Tech Stuff

Catalytic converter diagnosis


Editor’s note: Thanks to Charles Pantano and Jack George of Eastern Catalytic for their assistance in providing this information to our readers.

All art courtesy Eastern Catalytic

It is not uncommon for technicians to misdiagnose a driveability or emissions issue by blaming the converter. In many cases, it’s not the converter’s fault, but rather one of the engine components upstream from the catalyst. Yes, a converter can fail, but more often than not, the root cause might involve upstream components such as an O2 sensor, fuel injectors, spark plugs, EGR valve system, exhausts manifolds, vacuum hoses and MAF sensors.

Thermal failures: Although modern three-way converters (TWC) can withstand short exposures to 2,000 degrees Fahrenheit, engine exhaust conditions caused by failed or out of tolerance parts can push temperatures above the converter’s operating limit. Excessive rich fuel conditions and exhaust leaks ahead of the converter are prime examples. They result in higher than normal temperatures that can cause matting erosion and burn away or melt converter coatings. If temperatures are high enough, the ceramic substrate itself will melt and clog.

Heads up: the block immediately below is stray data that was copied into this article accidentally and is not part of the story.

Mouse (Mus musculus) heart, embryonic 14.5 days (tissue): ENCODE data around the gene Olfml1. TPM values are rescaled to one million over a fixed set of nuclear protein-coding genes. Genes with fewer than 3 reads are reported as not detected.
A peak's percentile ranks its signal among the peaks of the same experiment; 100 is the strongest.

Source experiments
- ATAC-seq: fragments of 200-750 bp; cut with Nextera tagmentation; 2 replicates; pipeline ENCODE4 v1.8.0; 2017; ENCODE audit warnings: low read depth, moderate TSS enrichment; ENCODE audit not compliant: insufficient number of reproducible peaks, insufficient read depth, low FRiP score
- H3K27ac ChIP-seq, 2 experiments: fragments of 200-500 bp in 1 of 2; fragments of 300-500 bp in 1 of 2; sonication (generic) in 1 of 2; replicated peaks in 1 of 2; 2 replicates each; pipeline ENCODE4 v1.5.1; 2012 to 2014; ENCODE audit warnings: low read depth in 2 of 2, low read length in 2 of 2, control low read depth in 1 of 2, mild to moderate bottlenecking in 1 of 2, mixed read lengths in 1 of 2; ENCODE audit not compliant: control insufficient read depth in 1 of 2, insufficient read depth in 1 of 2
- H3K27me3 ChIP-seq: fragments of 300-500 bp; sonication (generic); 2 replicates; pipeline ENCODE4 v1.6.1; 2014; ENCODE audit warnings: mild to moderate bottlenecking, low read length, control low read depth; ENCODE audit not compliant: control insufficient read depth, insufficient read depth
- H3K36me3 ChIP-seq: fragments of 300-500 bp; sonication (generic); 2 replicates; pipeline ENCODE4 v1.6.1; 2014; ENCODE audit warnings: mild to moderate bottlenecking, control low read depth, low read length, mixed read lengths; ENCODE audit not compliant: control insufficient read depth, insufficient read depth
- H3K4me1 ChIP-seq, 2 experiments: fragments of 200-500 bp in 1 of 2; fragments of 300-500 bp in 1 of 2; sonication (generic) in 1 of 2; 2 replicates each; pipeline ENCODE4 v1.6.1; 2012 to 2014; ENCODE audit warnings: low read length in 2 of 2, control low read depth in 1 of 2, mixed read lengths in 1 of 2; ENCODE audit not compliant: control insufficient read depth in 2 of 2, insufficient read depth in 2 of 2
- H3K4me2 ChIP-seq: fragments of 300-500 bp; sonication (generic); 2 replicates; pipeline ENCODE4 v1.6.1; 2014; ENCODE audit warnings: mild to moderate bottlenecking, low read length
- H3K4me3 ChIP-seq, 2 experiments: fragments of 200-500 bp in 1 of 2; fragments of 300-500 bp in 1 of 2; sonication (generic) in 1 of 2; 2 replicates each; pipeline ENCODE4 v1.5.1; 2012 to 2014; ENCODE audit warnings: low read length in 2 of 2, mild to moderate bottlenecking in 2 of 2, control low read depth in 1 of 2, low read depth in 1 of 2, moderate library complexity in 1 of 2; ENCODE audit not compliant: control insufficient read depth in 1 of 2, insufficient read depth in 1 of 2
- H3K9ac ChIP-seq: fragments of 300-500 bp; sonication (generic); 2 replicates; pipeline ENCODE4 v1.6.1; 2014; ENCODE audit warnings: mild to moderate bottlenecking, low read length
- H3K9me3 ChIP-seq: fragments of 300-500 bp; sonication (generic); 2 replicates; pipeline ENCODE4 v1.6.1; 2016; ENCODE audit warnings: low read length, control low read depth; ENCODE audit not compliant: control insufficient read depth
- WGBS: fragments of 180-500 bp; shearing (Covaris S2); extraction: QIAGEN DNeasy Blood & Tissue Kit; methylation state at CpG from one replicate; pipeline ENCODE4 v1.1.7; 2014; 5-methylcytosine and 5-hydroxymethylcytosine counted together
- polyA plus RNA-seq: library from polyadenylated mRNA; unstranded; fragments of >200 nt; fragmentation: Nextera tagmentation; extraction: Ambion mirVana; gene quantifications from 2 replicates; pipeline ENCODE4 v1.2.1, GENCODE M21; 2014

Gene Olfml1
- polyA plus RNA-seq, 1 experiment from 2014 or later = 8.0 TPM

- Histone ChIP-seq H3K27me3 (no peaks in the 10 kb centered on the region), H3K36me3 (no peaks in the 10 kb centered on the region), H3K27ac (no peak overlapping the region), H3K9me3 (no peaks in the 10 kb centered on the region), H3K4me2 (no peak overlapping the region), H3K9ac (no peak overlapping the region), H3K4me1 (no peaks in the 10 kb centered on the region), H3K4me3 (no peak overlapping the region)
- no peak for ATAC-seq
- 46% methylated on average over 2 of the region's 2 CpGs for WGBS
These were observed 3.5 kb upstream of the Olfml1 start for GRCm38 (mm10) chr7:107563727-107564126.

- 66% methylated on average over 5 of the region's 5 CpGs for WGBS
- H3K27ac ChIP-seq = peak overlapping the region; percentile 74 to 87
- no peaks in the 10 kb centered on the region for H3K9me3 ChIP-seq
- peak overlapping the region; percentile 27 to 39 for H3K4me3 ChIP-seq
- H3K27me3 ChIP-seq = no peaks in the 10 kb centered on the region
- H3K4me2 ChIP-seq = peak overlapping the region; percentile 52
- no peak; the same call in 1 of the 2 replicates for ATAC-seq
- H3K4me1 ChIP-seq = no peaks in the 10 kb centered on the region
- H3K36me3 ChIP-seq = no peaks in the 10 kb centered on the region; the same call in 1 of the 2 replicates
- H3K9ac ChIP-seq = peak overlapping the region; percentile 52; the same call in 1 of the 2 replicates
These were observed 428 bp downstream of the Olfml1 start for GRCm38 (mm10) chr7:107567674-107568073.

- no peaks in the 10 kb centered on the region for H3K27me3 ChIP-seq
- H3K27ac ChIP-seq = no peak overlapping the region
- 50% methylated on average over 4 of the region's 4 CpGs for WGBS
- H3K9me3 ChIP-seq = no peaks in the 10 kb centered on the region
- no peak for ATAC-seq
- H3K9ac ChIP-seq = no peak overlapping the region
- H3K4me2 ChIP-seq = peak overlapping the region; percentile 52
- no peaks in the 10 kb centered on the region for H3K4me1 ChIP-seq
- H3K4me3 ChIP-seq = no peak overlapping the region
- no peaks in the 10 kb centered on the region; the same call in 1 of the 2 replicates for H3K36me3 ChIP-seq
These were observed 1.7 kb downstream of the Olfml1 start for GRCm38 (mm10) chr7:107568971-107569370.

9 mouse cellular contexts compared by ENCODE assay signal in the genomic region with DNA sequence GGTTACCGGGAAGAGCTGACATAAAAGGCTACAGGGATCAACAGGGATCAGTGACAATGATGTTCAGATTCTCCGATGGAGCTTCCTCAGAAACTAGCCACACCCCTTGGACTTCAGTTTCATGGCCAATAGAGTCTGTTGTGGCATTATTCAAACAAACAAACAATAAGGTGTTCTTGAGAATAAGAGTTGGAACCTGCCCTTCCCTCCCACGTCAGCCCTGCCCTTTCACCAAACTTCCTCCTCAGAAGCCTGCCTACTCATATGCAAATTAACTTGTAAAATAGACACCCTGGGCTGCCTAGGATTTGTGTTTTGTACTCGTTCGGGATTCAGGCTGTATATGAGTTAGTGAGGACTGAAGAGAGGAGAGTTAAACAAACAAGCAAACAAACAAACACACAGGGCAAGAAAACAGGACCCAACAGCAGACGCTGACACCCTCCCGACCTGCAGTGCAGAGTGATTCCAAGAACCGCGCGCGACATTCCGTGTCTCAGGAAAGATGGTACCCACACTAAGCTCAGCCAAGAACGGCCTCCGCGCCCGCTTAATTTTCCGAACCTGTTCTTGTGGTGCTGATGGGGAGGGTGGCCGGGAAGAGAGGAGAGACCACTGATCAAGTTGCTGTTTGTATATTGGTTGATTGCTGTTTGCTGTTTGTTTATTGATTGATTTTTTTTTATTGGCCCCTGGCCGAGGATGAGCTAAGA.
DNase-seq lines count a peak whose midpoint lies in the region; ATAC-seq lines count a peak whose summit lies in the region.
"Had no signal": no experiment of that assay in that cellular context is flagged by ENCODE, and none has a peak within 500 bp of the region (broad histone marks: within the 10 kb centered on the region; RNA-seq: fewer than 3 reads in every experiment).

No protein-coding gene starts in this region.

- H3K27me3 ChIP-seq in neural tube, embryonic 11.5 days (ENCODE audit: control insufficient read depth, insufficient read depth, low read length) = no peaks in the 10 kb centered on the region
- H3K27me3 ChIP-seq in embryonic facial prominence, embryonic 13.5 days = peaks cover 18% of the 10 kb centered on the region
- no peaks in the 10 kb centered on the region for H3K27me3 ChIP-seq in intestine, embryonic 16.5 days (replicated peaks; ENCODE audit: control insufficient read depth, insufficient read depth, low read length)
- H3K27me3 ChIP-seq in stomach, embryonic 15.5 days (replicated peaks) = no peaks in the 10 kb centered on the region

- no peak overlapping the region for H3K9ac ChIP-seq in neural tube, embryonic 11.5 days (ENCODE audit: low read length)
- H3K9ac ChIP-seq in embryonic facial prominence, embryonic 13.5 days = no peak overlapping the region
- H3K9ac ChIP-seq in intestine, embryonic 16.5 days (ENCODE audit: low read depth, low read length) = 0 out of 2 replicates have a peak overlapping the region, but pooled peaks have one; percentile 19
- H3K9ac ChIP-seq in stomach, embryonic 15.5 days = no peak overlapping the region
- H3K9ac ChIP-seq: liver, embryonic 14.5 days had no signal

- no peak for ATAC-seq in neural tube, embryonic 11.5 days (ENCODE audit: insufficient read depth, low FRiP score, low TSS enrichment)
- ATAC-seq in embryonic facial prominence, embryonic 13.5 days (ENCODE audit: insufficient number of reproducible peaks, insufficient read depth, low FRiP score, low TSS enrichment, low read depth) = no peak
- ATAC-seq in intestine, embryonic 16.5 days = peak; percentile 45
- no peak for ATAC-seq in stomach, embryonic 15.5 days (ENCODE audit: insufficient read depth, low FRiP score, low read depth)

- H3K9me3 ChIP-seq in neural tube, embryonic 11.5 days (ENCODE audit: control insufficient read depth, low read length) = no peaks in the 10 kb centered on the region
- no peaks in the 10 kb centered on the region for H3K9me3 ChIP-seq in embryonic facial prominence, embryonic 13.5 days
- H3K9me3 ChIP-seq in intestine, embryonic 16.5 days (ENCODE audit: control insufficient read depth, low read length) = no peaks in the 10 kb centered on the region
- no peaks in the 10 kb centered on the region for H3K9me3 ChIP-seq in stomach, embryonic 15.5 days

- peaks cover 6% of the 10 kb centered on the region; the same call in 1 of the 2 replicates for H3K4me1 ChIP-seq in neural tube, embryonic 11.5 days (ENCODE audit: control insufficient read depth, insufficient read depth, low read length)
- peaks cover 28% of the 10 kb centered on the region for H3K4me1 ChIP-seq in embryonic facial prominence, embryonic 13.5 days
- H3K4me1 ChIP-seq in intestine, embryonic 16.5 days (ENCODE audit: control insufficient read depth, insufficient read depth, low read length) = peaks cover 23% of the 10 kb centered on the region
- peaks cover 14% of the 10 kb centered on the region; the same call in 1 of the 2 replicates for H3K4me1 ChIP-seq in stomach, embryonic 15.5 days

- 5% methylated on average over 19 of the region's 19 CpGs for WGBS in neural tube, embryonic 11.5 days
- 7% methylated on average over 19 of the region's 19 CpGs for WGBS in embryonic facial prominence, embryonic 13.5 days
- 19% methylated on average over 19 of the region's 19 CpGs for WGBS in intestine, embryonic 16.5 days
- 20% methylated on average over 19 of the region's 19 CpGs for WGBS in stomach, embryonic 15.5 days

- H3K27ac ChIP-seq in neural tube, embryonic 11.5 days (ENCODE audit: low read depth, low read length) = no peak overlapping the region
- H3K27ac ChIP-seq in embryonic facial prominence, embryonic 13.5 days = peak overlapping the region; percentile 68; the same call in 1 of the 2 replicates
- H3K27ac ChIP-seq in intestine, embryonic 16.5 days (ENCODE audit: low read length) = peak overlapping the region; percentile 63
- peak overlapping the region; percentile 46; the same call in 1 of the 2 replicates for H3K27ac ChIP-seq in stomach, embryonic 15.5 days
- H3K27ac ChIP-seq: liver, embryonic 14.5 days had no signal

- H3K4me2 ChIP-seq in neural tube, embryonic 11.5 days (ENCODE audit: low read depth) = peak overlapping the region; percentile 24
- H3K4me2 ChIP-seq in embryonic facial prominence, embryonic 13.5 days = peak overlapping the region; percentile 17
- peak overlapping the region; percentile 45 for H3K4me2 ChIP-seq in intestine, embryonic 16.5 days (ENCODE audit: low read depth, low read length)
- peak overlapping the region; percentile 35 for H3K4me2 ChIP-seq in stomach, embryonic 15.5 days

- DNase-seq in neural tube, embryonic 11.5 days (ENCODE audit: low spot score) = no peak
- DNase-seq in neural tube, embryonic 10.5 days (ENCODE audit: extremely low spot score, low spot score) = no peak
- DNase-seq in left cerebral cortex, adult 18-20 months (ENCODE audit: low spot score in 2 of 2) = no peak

Engine running too hot.
<p>Engine running too hot.</p>

Contamination: If silicone products are used to seal any part of the exhaust system including the exhaust manifold and gaskets, O2 sensors, and exhaust tubing, you’ve got problems. At best, the highest rated silicone can only handle 700 degrees F, so when exposed to exhaust temperatures of 1,200 degrees F, it quickly burns and outgases, leaving a silicone coating on the O2 sensor or converter wash coating. The results include engine conditions that are out of operating range and reduced efficiencies within the catalytic converter.

Engine oil entering exhaust.
<p>Engine oil entering exhaust.</p>

Impact under vehicle crushing converter.
<p>Impact under vehicle crushing converter.</p>
Tags: Fuel trim 
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